CHARLOTTE — Expectations are a funny thing sometimes. They can mess with your head. That’s why it generally helps to have a very microscopic view of the task at hand, but a macro view of the situation as a whole.
For instance, if the season ended today, the 3-2 Panthers would be getting ready for a playoff game, and even if they lost it, they’d be preparing to pick 21st in the 2022 NFL Draft.
(Also, a lot of people would be saying, “Why did the season end on the Tuesday of Week 6?”)
Of course, the season doesn’t end today, so we go back to the last piece of evidence because recency bias is real.
And you don’t need me to tell you it didn’t go so well.
Panthers tackle Taylor Moton is as close to the Stoic ideal as they come in that locker room. Like, if Marcus Aurelius his ownself was 6-foot-5 and 325 pounds, he wouldn’t have a better sense of wisdom and self-control, and not letting emotions get in the way of reason than this guy.
So when Moton was asked about losing to the Eagles Sunday, even he slouched for a second.
“It was tough,” he said moments after the game. “It was definitely tough. Personally, I have to get better in the second half.”
He then let out a low and protracted “uggggghhhhhhh,” and acknowledged the obvious.
“It hurt,” he said. “That’s a game we should have won.”
That’s probably an appropriate response for one that got away from them in the moment. And it’s definitely the mood after a loss that had many fathers. But they can’t go back and unblock that punt, and they can’t make a better coverage decision on an out-of-nowhere 53-yard pass from a stagnant offense, and they can’t magically give Sam Darnold a second to look past his first read before there’s a 300-pound person in a different uniform on top of him.
So we proceed. But we proceed with the perspective that it’s not necessarily as bad as it looked Sunday, just as it probably wasn’t as good as it looked when they were 3-0.
That’s why Panthers head coach Matt Rhule always talks about going 1-0 every week, and it’s going to be hard to get them thinking about anything other than the Vikings for the next five days. That’s all they can do, is focus on that work.
I, on the other hand, have a sack full of mail to deal with. Angry, belligerent, hateful mail, some of it. So let’s wade through it together, but let’s keep in mind, there are 12 more of these ahead of us.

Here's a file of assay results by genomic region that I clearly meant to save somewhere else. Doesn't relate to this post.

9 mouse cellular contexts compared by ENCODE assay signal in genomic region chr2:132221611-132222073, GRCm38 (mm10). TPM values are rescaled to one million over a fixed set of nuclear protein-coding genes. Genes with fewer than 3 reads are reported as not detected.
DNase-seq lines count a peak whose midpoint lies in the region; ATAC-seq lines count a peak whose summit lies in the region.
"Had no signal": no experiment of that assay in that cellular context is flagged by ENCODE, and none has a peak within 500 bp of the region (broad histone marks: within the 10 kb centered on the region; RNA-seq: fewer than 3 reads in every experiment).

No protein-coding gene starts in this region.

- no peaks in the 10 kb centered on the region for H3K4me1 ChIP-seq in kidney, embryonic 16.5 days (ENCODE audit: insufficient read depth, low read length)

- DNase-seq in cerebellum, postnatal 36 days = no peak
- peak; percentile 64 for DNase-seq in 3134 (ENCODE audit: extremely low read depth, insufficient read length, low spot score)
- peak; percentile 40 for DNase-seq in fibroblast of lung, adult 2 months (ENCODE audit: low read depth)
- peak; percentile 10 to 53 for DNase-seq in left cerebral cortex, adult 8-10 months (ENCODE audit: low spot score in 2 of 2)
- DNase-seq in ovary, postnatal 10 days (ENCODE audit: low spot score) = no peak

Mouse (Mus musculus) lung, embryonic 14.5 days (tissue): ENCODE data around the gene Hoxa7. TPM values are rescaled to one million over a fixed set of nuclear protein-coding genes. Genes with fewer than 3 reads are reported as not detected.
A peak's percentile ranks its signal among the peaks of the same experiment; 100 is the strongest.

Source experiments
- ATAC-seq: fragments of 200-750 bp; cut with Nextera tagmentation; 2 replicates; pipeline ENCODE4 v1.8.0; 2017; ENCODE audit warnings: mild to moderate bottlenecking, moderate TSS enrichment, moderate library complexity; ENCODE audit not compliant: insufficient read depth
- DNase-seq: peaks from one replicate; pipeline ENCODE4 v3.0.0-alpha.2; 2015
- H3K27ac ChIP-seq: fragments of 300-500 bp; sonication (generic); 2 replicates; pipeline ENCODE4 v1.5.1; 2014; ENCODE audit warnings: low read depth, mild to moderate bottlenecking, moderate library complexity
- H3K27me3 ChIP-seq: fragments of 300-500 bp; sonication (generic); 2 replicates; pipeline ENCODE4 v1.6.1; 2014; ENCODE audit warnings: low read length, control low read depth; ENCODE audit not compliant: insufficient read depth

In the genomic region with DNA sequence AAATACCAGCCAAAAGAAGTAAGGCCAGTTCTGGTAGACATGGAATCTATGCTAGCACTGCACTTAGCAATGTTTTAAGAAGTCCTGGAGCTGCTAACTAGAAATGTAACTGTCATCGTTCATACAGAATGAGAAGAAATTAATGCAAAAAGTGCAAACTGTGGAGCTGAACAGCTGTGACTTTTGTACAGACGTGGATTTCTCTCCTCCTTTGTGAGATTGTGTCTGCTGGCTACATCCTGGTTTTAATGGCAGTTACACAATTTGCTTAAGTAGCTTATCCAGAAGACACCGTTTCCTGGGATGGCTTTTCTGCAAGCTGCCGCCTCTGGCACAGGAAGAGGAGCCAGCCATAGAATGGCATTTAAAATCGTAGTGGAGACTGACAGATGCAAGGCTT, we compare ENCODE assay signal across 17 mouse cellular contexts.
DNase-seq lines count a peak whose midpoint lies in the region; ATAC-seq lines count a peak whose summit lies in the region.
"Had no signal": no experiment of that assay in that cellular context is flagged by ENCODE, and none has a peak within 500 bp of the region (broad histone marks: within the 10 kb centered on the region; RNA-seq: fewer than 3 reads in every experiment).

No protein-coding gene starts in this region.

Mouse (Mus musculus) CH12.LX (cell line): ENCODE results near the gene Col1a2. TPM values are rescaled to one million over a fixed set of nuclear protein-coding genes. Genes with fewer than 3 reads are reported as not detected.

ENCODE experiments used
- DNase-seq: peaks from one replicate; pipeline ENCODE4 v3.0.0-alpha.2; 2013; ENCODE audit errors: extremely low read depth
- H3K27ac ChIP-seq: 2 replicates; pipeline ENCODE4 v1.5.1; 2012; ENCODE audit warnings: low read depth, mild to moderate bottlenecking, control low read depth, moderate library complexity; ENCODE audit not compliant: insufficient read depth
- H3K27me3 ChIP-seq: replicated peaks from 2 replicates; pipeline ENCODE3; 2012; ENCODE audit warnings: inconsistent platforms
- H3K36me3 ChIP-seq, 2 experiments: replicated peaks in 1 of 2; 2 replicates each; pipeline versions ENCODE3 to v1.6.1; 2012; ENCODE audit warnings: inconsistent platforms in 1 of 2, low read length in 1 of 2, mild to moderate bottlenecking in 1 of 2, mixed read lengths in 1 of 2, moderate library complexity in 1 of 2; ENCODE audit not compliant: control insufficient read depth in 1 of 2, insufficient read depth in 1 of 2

Why does this franchise never prioritize offensive linemen when the Panthers love to run the ball? — Matt, Charlotte
It is true that the Panthers haven’t used a first-round pick on an offensive lineman since 2008, when they took tackle Jeff Otah 19th overall.
That’s why I am firm in my conviction that the Panthers will use their first four picks on offensive linemen when the 2021 NFL Draft starts tonight at 8 p.m. on NFL Network. Oh wait, I’m being told by @pantherstatsguy that was actually in April, and there’s not another one until next year. Hmph. That certainly complicates things.
Do they know they could use more line help? They do. Are they working phones, searching day and night for a scarce commodity? They are. Are they looking at internal options, trying to see if shaking some things up yields a better result? Also yes.
And listen, nobody likes talking about offensive line stuff more than I do. But the roster is what it is at the moment, and there’s not a lot out there. It’s not completely Run What You Brung night at Shuffletown Dragway, but it’s close. Some options are being considered. None of them are going to replenish years of moves not made. Not today. Can’t fix that now. So better to spend energy on what they can do. Which they are.
Toxic fandom exists for a lot of teams (and in other forms of entertainment). The Panthers have always had their share, whether from PSL owners who sell to opposing fans or, of course, in the echo chambers of social media and online forums. I’ve been a fan since ’95, and am used to knee-jerk, Chicken Little reactions. It’s easy to see lower bowl tickets sold to opposing fans, but do the players or coaches hear the negative online chatter? Is the only antidote to ignore it? — Chris, Mooresville, NC
Probably, but good luck with that. They’d love to. And many of them will tell you they pay no attention to the outside world. But they also live in 2021, and have phones that ping in exchange for that dopamine hit of attention every moment of the day, because that’s the world we live in.
And, as an aside, the internet may be the worst thing in the history of things. (He writes in his online mailbag column [#selfawareness].)